Getting some work done on the house is ideal, but sometimes you have to hire someone to get the job done right. But spending so much money to get the supplies and the workmen in and having to give up part of your home or building to then find that the work is bad or worse, not done at all, is nothing short of a nightmare.
How can you stop this from happening? Here are three tips for vetting your contractors.
1. Credentials and Background Checks
Let’s start with a big one that you should do right out the gate. While shopping around for people to do the job, check out what they are qualified to do and perhaps do a background check to be extra sure. If you want to check everything in one go, sites like scoutlogicscreening.com offer things like comprehensive background checks for everything from driving violations to any criminal charges. It’s a safe and secure way to ensure that who you are hiring is who they say they are.
Another one to do right away is check they have licensure for the work you need. It also follows on from double-checking credentials. Depending on where you are in the country, each state has different required licenses for a company to perform building and maintenance work. These licenses protect you and the company in the event something goes wrong while work is underway. Unlicensed contractors put you at high risk. They won’t be paying to protect their work, and worse still, their workers. It means if someone gets hurt or the work is incorrect, you are liable for the damages. Never be afraid to ask each company about their licensure. You can cross-reference it with your state’s requirements. If they don’t have the correct licenses, you can move on and find someone who does.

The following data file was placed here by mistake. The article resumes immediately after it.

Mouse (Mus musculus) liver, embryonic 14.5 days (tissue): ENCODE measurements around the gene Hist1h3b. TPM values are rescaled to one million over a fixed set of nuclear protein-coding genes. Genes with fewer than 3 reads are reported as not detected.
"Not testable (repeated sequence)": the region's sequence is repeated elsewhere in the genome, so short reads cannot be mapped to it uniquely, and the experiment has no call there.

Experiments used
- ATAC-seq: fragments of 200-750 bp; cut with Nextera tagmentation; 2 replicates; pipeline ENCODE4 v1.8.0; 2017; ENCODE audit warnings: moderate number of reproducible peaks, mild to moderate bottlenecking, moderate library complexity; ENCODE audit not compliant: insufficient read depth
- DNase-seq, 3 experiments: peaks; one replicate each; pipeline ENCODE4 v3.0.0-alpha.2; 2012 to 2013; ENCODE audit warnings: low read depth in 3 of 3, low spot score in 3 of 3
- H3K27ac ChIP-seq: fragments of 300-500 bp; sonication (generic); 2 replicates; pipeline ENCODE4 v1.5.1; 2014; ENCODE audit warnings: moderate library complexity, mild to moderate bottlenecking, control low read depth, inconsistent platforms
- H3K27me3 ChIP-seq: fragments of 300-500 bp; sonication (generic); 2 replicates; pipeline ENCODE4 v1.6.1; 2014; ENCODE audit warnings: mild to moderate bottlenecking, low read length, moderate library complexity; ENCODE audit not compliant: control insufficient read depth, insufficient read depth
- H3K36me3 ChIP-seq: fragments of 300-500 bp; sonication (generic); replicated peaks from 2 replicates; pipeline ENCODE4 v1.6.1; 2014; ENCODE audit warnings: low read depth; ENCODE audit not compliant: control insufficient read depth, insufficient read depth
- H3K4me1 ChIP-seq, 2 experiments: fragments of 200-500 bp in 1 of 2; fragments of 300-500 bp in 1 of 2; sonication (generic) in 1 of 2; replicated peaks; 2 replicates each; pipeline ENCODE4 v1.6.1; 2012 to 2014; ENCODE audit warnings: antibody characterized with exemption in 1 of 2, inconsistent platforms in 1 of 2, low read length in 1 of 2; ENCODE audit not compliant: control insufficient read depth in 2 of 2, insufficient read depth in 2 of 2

This one requires a certain level of skepticism and careful analysis, but you can use reviews to guide your decision-making. Check sites like Yelp and the company’s site to see what people have written about them. Also, check how they have reacted to bad reviews and criticism. It can give you a good indication of the care and concern the business has for its clients. If the people you plan to hire have exclusively good reviews, maybe question the legitimacy of it all. If a company is honest, it shouldn’t be afraid of negative feedback and learning from past mistakes.
Of course, they may only advertise the good stuff on their site. But on other review sites, if you can’t track down a single slightly negative point, they may be too good to be true. You can ask around too to see who friends and family might recommend. Word of mouth and first-hand experiences are reliable ways to gain some insight.
Hire someone you can genuinely trust who will get the job done right. Please do some research and ensure that they are as good as they claim to be.